3Many different commodities, it is probable, were successively both thought of and employed for this purpose. In the rude ages of society, cattle are said to have been the common instrument of commerce; and, though they must have been a most inconvenient one, yet in old times we find things were frequently valued according to the number of cattle which had been given in exchange for them.4 The armour of Diomede, says Homer, cost only nine oxen; but that of Glaucus cost aana hundred oxen.5 Salt is said to be the common instrument of commerce and exchanges in Abyssinia;6 a species of shells in some parts of the coast of India; dried cod at Newfoundland; tobacco in Virginia; sugar in some of our West India colonies; hides or dressed leather in some other countries; and there is at this day a village in Scotland where it is not uncommon, I am told, for a workman to carry nails instead of money to the baker’s shop or the ale–house.7
4In all countries, however, men seem at last to have been determined by irresistible reasons to give the preference, for this employment, to metals above every other commodity.8 Metals can not only be kept with as little loss as any other commodity, scarce any thing being less perishable that they are, but they can likewise, without any loss, be divided into any number of parts, as by fusion those parts can easily be re–united again; a quality which no other equally durable commodities possess, and which more than any other quality renders them fit to be the instruments of commerce and circulation. The man who wanted to buy salt, for example, and had nothing but cattle to give in exchange for it, must have been obliged to buy salt to the value of a whole ox, or a whole sheep at a time. He could seldom buy less than this, because what he was to give for it could seldom be divided without loss; and if he had a mind to buy more, he must, for the same reasons, have been obliged to buy double or triple the quantity, the value, to wit, of two or three oxen, or of two or three sheep. If, on the contrary, instead of sheep or oxen, he had metals to give in exchange for it, he could easily proportion the quantity of the metal to the precise quantity of the commodity which he had immediate occasion for.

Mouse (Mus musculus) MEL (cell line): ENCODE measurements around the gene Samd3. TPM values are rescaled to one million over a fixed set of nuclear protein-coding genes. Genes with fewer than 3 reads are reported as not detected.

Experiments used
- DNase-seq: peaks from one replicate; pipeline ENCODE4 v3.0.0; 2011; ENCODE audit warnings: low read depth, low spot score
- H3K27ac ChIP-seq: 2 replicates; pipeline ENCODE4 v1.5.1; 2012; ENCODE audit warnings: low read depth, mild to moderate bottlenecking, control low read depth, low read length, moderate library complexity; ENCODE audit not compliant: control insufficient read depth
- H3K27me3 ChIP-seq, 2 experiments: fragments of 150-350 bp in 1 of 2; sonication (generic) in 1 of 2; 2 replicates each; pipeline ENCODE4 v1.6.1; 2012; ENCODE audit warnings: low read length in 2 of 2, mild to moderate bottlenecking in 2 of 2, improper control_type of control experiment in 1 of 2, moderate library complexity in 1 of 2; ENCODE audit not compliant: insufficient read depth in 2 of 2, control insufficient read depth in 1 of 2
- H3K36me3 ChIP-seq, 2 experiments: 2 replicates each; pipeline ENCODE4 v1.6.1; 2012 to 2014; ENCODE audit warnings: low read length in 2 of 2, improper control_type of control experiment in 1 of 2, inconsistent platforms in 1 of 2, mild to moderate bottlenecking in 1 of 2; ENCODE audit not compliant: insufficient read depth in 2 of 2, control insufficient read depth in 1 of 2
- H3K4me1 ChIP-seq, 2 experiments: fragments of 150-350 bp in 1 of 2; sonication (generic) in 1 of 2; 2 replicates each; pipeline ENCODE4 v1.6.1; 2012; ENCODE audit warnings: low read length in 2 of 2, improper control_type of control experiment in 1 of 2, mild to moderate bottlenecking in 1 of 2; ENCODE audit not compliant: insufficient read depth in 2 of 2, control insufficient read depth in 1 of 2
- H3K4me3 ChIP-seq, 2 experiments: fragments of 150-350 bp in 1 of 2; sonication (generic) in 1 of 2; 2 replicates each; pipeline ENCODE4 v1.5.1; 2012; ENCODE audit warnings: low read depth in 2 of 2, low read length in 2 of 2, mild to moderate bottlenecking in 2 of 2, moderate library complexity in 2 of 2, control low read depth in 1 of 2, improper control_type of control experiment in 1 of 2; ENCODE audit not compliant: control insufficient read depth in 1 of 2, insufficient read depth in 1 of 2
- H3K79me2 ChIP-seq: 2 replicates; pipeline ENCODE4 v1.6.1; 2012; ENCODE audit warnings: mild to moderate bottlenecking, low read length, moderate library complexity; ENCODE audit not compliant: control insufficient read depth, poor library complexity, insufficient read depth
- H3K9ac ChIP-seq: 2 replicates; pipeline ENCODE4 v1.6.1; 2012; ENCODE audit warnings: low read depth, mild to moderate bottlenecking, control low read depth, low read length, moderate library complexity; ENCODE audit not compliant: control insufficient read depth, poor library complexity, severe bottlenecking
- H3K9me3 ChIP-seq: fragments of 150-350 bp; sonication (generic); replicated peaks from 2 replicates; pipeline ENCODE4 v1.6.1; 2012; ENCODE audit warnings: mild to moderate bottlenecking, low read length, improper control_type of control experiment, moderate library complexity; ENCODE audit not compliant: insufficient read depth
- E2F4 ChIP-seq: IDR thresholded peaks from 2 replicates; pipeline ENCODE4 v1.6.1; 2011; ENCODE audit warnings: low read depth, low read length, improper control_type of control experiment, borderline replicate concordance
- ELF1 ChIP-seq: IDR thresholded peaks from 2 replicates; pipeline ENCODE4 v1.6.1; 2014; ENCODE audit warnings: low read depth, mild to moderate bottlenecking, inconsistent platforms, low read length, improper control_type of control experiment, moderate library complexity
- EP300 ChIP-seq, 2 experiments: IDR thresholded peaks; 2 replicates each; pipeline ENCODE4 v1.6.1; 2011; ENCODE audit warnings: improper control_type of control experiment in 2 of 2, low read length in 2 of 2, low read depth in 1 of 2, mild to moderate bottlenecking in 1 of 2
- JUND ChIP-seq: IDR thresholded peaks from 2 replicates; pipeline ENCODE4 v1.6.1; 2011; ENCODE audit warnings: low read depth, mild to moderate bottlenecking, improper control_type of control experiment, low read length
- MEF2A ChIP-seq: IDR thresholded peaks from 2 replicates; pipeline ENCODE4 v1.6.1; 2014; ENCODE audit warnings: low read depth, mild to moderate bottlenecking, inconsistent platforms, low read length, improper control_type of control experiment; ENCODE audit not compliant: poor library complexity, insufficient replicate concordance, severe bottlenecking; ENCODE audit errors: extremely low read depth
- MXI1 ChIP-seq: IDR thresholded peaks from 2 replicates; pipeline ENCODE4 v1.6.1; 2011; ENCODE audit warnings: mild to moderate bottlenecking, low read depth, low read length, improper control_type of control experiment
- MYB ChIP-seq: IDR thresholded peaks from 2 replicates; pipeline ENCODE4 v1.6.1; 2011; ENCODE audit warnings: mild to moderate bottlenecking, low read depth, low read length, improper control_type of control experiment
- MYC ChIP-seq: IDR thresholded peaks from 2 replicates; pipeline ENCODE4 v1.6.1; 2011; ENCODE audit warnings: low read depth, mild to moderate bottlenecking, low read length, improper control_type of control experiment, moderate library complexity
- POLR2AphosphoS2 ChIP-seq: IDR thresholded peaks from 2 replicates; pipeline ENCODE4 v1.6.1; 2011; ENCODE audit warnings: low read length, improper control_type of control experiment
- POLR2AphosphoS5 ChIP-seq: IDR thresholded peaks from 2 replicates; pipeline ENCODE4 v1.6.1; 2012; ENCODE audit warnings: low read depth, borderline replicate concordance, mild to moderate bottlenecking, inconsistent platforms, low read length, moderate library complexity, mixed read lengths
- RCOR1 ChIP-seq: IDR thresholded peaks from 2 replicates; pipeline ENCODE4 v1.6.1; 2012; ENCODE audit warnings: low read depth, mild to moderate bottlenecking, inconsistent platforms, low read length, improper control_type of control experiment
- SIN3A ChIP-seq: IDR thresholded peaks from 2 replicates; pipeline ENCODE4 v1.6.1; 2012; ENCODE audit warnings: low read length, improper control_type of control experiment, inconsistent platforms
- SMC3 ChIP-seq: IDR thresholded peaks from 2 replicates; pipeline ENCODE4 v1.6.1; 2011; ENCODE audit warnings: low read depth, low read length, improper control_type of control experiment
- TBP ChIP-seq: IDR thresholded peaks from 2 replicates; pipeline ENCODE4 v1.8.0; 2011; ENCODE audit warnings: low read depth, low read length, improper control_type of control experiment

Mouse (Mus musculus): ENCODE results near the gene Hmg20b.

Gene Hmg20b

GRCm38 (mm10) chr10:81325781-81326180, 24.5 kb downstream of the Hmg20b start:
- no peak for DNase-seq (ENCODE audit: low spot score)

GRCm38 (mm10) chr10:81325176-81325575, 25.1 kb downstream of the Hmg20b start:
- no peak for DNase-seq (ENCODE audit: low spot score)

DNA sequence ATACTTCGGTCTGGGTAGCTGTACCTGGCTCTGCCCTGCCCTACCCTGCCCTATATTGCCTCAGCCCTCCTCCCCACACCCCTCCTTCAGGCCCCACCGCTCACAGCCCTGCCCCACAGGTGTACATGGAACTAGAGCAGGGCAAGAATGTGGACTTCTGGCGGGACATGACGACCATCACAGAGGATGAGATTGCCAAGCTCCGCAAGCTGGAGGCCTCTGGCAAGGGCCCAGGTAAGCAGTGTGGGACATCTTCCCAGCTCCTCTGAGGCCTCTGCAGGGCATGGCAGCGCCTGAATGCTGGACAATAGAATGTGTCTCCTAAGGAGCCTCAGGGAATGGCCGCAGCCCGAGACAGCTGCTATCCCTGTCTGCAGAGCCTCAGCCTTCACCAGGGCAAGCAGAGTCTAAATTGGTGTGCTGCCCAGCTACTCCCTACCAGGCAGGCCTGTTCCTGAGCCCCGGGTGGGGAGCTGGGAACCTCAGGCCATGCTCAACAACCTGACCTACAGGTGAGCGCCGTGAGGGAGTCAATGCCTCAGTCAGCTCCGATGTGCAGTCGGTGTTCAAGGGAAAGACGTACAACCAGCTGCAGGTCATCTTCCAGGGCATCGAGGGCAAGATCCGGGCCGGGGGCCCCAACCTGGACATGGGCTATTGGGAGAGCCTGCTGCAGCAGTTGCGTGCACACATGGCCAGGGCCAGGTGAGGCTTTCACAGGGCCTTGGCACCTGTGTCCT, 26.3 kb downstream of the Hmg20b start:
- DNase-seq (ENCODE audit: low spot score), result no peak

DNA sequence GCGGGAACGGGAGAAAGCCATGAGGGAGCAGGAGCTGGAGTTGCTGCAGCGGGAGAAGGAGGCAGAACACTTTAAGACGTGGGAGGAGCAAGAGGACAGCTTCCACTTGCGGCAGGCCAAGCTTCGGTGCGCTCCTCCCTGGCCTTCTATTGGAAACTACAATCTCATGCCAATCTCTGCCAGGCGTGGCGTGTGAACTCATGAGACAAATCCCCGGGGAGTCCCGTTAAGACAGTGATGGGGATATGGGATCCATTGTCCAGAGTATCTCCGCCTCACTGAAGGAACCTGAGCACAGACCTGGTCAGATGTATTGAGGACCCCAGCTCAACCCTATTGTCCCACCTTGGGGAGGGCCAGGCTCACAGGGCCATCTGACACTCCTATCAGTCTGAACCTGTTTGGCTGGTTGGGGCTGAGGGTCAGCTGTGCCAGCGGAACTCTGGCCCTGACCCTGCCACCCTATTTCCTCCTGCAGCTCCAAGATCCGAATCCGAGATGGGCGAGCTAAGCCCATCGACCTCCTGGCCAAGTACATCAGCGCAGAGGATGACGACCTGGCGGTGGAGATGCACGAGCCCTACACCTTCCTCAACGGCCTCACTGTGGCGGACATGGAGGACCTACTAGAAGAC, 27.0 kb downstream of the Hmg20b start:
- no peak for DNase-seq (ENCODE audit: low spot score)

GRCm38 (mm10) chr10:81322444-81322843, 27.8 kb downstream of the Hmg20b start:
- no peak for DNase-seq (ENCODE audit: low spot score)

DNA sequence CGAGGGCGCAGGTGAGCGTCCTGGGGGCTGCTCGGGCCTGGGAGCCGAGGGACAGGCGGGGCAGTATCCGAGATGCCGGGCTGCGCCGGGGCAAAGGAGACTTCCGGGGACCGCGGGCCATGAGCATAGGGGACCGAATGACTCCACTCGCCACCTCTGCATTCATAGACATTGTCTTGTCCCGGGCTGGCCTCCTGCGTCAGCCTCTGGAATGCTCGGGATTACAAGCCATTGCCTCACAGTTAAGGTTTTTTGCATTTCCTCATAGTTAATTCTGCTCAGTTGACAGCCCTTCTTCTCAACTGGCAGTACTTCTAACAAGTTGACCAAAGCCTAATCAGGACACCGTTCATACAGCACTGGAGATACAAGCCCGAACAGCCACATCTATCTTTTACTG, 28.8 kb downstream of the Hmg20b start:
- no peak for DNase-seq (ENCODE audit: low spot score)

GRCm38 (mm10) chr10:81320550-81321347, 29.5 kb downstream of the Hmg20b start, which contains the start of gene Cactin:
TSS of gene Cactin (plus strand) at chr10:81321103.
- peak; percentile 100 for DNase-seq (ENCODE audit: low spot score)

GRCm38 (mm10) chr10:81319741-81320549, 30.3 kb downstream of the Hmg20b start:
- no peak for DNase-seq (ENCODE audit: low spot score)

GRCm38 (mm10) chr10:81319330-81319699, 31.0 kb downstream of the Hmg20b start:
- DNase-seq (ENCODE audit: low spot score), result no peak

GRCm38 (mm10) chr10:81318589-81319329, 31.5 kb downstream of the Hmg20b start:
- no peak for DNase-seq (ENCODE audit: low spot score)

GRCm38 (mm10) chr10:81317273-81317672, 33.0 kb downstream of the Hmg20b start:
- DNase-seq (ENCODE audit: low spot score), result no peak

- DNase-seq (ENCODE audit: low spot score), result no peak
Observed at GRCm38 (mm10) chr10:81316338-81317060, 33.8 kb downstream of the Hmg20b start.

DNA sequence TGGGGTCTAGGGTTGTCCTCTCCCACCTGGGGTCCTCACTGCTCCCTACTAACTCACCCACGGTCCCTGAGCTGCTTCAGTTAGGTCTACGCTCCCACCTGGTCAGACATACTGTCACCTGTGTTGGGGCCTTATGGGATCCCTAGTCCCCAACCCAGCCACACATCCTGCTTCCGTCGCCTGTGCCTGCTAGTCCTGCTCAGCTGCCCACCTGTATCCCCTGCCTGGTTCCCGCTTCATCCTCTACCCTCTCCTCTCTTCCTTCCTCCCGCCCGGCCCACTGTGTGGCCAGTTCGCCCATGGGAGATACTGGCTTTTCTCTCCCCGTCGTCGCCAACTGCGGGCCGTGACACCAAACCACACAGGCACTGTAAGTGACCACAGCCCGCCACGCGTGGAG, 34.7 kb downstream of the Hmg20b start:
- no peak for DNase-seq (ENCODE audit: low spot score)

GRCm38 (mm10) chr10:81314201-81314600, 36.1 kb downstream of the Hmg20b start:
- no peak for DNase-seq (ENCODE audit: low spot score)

5Different metals have been made use of by different nations for this purpose. Iron was the common instrument of commerce among the antient Spartans; copper among the antient Romans9 ; and gold and silver among all rich and commercial nations.10